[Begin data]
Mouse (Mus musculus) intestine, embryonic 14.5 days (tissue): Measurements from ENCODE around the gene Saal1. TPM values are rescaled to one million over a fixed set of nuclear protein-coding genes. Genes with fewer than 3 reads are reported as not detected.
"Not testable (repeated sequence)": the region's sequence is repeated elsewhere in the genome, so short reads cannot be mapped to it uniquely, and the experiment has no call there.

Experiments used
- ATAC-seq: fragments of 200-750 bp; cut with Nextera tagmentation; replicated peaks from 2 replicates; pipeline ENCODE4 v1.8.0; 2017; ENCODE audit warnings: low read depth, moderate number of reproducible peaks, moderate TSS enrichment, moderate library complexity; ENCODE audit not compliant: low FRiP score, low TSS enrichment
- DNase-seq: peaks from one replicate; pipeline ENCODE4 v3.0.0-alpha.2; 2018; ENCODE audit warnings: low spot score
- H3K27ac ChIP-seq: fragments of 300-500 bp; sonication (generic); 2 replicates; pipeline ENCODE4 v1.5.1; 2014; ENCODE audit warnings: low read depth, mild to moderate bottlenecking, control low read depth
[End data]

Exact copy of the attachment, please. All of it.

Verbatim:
Mouse (Mus musculus) intestine, embryonic 14.5 days (tissue): Measurements from ENCODE around the gene Saal1. TPM values are rescaled to one million over a fixed set of nuclear protein-coding genes. Genes with fewer than 3 reads are reported as not detected.
"Not testable (repeated sequence)": the region's sequence is repeated elsewhere in the genome, so short reads cannot be mapped to it uniquely, and the experiment has no call there.

Experiments used
- ATAC-seq: fragments of 200-750 bp; cut with Nextera tagmentation; replicated peaks from 2 replicates; pipeline ENCODE4 v1.8.0; 2017; ENCODE audit warnings: low read depth, moderate number of reproducible peaks, moderate TSS enrichment, moderate library complexity; ENCODE audit not compliant: low FRiP score, low TSS enrichment
- DNase-seq: peaks from one replicate; pipeline ENCODE4 v3.0.0-alpha.2; 2018; ENCODE audit warnings: low spot score
- H3K27ac ChIP-seq: fragments of 300-500 bp; sonication (generic); 2 replicates; pipeline ENCODE4 v1.5.1; 2014; ENCODE audit warnings: low read depth, mild to moderate bottlenecking, control low read depth